Nowhere was that more evident than lawmakers' decision not to allow District residents access to marijuana for medicinal purposes. Last year, 69 percent of D.C. voters approved a referendum on the issue, but many in Congress thought it would set a bad example. While seven states have voted to permit medical marijuana, the city's effort was so contentious that the results were not released for a year.

Republicans and Democrats attached so-called riders, items the city did not seek, to the budget. The one that delayed the budget in the end prevents the city from spending both its own money and federal funds on programs to distribute free, clean needles to drug addicts to reduce the spread of HIV. Over the objections of many House Republicans, Congress lifted an existing ban on private clinics that receive federal funds from handing out needles.

The Whitman-Walker Clinic in the District receives about $6.3 million in federal money, or 28 percent of its $22.5 million annual budget. The clinic halted its needle-exchange program last year after Congress threatened to cut off its federal funding. Under the legislation passed yesterday, the clinic can resume the program without losing federal money.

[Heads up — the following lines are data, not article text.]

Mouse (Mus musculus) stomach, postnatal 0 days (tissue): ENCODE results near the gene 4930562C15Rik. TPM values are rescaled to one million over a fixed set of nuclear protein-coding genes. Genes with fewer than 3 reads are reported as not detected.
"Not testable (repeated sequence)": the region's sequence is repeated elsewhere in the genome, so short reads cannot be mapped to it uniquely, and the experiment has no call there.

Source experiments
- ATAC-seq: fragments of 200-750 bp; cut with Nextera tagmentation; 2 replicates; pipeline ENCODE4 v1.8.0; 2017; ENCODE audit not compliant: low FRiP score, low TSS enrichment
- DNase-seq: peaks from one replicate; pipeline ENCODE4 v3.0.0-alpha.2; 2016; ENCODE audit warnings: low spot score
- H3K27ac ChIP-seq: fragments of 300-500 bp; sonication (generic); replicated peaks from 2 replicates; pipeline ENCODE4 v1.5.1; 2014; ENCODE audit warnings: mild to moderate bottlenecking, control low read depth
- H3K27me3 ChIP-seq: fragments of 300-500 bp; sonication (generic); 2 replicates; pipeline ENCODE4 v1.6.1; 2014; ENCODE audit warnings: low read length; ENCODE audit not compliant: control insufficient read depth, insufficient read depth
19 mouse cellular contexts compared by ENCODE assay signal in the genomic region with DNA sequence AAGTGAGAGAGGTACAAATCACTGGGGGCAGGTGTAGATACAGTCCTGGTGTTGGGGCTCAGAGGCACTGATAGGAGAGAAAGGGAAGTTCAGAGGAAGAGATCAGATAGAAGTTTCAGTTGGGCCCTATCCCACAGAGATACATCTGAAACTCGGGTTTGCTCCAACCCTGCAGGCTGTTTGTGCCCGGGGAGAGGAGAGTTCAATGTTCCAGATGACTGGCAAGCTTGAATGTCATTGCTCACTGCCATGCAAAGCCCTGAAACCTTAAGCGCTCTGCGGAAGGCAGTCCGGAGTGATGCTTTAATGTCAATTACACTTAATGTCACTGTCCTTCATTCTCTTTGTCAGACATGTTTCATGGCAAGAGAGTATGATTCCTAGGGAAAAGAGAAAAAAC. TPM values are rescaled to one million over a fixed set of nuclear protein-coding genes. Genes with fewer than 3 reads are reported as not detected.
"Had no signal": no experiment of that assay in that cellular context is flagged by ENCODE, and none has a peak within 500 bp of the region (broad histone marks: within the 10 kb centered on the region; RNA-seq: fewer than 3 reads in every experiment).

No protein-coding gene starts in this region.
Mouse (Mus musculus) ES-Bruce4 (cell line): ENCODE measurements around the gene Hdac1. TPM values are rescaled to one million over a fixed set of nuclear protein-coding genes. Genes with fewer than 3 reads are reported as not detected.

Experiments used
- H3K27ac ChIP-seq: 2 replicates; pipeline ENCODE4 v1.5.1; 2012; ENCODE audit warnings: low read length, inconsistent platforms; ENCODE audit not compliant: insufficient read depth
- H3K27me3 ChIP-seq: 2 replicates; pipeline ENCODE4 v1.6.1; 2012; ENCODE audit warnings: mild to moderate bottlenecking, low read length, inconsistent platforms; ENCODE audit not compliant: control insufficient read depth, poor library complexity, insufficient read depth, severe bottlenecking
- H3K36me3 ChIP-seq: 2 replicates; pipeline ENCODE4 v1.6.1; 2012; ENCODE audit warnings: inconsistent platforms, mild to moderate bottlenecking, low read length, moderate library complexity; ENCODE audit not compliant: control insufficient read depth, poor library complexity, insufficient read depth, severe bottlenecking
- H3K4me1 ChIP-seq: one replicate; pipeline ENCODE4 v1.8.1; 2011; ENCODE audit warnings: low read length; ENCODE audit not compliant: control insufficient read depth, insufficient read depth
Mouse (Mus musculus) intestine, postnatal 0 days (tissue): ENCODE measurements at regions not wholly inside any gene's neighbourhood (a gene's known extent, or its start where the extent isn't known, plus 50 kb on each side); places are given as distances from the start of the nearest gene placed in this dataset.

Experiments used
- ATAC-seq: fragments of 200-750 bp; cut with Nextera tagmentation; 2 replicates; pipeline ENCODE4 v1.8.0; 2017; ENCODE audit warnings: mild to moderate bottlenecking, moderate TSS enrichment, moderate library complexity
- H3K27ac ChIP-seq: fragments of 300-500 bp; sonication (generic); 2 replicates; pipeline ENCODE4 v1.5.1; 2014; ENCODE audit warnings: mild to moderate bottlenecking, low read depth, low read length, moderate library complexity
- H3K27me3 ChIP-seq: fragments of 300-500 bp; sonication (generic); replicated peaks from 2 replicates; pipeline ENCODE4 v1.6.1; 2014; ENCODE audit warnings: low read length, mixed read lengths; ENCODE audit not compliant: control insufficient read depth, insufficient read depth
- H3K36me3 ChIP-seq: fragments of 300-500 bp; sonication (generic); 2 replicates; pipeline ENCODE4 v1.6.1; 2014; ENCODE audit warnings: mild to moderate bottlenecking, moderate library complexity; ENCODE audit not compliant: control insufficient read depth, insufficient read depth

"It's a small step," said Carl Schmidt, a District gay activist who has been lobbying lawmakers for an expanded needle-exchange program. "The District should be able to spend its own money on needle-exchange programs, just like 100-odd other cities do. But it will make the program more meaningful. People don't understand that a third of all new HIV cases in the District are through intravenous drug use."

Heading into this year's budget debate, senators and representatives of both parties generally agreed on the city's spending proposal. The House and Senate approved it overwhelmingly even with the controversial riders, which Democrats believed would be stripped when the bill went to a conference committee of lawmakers from both chambers.

When lawmakers didn't remove some of the riders, as Del. Eleanor Holmes Norton (D-D.C.) and others had hoped, the city's political leaders made a strategic decision to oppose the budget and enlist the president's pledge to veto the bill if the riders weren't taken out. Many District leaders faced a difficult choice between accepting a generous spending plan or defending home rule by seeking deletion of the riders.